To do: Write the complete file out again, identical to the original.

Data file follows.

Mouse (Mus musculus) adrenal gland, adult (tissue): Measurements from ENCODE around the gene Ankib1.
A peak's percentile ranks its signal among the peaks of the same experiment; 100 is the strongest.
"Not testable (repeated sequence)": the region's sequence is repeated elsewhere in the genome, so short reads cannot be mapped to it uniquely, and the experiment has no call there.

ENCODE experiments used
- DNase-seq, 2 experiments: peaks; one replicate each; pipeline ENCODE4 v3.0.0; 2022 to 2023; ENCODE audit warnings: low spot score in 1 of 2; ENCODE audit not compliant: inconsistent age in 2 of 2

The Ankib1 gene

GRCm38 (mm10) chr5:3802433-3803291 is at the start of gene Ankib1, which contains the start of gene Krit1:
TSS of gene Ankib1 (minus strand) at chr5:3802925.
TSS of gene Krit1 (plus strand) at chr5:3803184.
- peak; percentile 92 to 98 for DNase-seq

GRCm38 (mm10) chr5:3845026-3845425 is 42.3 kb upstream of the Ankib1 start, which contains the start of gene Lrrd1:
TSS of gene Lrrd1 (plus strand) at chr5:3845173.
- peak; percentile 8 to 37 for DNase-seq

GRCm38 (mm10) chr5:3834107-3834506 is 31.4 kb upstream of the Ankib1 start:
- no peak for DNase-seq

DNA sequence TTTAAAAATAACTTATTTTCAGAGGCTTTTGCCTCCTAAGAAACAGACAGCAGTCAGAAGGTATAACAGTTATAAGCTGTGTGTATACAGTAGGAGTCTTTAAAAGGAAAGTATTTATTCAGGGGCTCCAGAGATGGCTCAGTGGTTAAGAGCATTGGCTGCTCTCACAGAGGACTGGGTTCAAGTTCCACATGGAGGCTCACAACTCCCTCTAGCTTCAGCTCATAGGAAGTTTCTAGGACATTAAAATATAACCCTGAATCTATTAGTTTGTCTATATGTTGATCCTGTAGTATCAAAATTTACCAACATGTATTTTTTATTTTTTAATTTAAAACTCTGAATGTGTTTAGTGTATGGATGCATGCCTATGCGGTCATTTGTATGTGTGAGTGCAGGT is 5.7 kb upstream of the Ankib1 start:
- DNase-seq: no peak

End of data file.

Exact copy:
Mouse (Mus musculus) adrenal gland, adult (tissue): Measurements from ENCODE around the gene Ankib1.
A peak's percentile ranks its signal among the peaks of the same experiment; 100 is the strongest.
"Not testable (repeated sequence)": the region's sequence is repeated elsewhere in the genome, so short reads cannot be mapped to it uniquely, and the experiment has no call there.

ENCODE experiments used
- DNase-seq, 2 experiments: peaks; one replicate each; pipeline ENCODE4 v3.0.0; 2022 to 2023; ENCODE audit warnings: low spot score in 1 of 2; ENCODE audit not compliant: inconsistent age in 2 of 2

The Ankib1 gene

GRCm38 (mm10) chr5:3802433-3803291 is at the start of gene Ankib1, which contains the start of gene Krit1:
TSS of gene Ankib1 (minus strand) at chr5:3802925.
TSS of gene Krit1 (plus strand) at chr5:3803184.
- peak; percentile 92 to 98 for DNase-seq

GRCm38 (mm10) chr5:3845026-3845425 is 42.3 kb upstream of the Ankib1 start, which contains the start of gene Lrrd1:
TSS of gene Lrrd1 (plus strand) at chr5:3845173.
- peak; percentile 8 to 37 for DNase-seq

GRCm38 (mm10) chr5:3834107-3834506 is 31.4 kb upstream of the Ankib1 start:
- no peak for DNase-seq

DNA sequence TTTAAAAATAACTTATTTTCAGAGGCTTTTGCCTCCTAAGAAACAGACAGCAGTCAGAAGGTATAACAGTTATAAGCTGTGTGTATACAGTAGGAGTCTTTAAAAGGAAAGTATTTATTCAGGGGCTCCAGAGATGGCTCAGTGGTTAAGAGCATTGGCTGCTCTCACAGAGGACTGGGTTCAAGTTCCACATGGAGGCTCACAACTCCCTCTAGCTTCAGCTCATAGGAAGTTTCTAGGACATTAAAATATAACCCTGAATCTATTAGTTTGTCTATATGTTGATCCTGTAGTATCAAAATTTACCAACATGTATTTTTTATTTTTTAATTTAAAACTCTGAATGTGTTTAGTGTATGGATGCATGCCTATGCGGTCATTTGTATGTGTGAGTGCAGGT is 5.7 kb upstream of the Ankib1 start:
- DNase-seq: no peak